So, there are several updates in this.  And some of those new features or new areas of focus have come about from both community input as well as sitting down with our federal partners and thinking about also the priorities of this administration, where there is a focus on equity, there is a focus on addressing stigma and discrimination and ensuring that also marginalized populations have access to healthcare, and that we are also working to ensure that the voices of those with lived experience are part of our response.

So, I think this strategy is a more people-centered strategy as well.

MR. MUNOZ:  Great.  Next question, let’s go Scott Bixby at The Daily Beast. 

Q    Thank you guys so much for hosting this call, and thank you, [senior administration official]. 

My question is pretty straightforward.  Obviously, the past 18 months has revealed that the coronavirus pandemic is the, you know, front and center of the American public health apparatus.  Many of the leading authorities on HIV/AIDS — Director Walensky, Dr. Anthony Fauci — have effectively been sidelined by the focus on the coronavirus pandemic. 

Going forward, what does this plan and strategy do to accommodate for the fact that there are limited resources to attract any — to address any public health crisis and make sure that there are enough resources going to this much older crisis?

SENIOR ADMINISTRATION OFFICIAL:  Sure.  Thanks, Scott, for that question. 

You know, President Biden has shown his support for us, ensuring that we have the resources to address the HIV epidemic while we are still battling the coronavirus.  And his FY22 budget request also is reflective of that as well. 

So, hopefully, when we have a budget passed, we will be able to continue to effectively use these funds to address the HIV epidemic. 

And what’s interesting to me is that some of the work focusing on ending the HIV epidemic began in early 2022 [2020].  And many of the programs and the frontline healthcare workers continue to provide support to people living with HIV and also resources to address HIV prevention, even in the face of COVID-19.

And we saw — I think we saw different ways of providing HIV testing that include more acceptance and use of HIV self-testing.  We saw innovative approaches using telehealth during this pandemic.  And so, I think there’s both a need, and we are seeing increase in funding, as well as a healthcare workforce that is dedicated to ensuring that services are available.  And they’ve been able to do this during this pandemic as well.

I think, too, having our trusted experts and — like Dr. Walensky and Dr. Fauci — working on coronavirus and using what they’ve learned from years of HIV care, treatment, and research really has helped us a lot to be able to address COVID-19.

And we’re looking forward to seeing what additional insights and knowledge and expertise researchers have gained through fighting this virus that can now be applied to our search for a vaccine and a cure for HIV.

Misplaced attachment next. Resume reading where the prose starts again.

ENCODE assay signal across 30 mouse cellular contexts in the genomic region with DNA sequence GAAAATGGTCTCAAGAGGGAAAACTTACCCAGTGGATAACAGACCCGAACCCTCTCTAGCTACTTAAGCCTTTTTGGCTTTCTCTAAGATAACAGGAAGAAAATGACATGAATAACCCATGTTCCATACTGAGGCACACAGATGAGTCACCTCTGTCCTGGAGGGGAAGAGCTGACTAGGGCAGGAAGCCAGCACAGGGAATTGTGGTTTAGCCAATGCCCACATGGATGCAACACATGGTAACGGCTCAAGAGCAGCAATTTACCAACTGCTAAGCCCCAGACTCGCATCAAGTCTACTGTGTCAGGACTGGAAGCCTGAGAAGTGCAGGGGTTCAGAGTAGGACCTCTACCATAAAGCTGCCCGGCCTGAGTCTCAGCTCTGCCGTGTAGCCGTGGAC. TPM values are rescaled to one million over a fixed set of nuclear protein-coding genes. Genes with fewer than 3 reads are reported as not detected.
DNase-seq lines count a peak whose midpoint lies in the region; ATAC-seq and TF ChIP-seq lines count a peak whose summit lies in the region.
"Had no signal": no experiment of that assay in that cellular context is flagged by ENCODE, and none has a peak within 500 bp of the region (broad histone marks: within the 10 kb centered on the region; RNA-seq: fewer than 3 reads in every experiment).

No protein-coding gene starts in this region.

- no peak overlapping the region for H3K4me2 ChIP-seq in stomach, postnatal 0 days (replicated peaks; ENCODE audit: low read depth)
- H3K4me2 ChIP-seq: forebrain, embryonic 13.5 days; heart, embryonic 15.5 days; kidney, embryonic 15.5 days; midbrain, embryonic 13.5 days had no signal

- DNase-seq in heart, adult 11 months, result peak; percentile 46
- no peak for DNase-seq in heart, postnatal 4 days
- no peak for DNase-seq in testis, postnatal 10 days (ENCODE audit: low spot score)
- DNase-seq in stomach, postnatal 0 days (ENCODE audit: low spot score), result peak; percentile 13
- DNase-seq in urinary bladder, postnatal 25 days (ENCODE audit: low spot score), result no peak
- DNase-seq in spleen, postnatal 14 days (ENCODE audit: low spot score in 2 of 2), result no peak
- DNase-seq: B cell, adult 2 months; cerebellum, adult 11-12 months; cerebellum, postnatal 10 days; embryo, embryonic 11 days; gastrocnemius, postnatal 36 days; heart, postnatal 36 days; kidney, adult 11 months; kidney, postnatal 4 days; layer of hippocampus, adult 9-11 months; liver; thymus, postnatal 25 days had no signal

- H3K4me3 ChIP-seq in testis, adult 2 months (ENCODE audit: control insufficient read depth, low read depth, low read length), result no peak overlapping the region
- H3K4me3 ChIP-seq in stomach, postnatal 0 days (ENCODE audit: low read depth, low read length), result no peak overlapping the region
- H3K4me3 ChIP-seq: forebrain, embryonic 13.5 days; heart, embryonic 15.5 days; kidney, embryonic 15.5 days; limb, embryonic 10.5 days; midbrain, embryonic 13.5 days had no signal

MR. MUNOZ:  All right.  Last question.  Let’s go to Maureen Groppe at USA Today. 

Q    I think I’m unmuted now.  Hey, [senior administration official].

SENIOR ADMINISTRATION OFFICIAL:  Hi, Maureen.

Q    Hey, I was hoping you could elaborate on two of the bullet points here.  Can you give an example of the way you can engage the private sector in novel and important ways?  What’s a new way you’re going to be doing that?  And then can you also expand on how are you going to encourage states to reform HIV criminalization laws?

SENIOR ADMINISTRATION OFFICIAL:  So, thank you for those. So, the call to engage the private sector, I think, goes in a lot of different ways.  And we’re hoping to have more meetings with the private sector to really dive deep into this.

But what we’re finding even in — and I think COVID-19 is a great example of how pharmacies in the private sector have stepped up and provided access to vaccines.

With HIV, you know, in many communities, especially disenfranchised communities where there is not a healthcare provider, there’s a pharmacy, whether it be, you know, CVS or Walgreens.  And those pharmacists have the ability to provide access to HIV testing, information about HIV.  And in some states, pharmacists can also get someone started on HIV prevention medication.  So, that’s just one example.

Another example is some of our social media outlets which have access into communities and are able to provide information in ways that are faster and more culturally appropriate sometimes than some of our public health entities.

I think there are different ways that we can engage them to really help us combat the misinformation and the stigma that exist around HIV and also do it in really culturally appropriate ways too.  So, I think those are just two examples of what that might look like.

And to answer your question about HIV criminalization and ways that we can work with states to help reform laws that criminalize people living with HIV — some of these laws don’t even reflect the most up-to-date science and what we know about HIV transmission.

So, we’ll be working both with HHS, the Department of Justice, and also with advocates to figure out what we can do on the federal level to help them support efforts to reform and eliminate those laws.

MR. MUNOZ:  All right.  Thank you so much, [senior administration official].

As a reminder, guys, this is embargoed until tomorrow morning at 5:00 a.m. Eastern.  Any questions, you know where to find me.  Thanks.

6:22 P.M. EST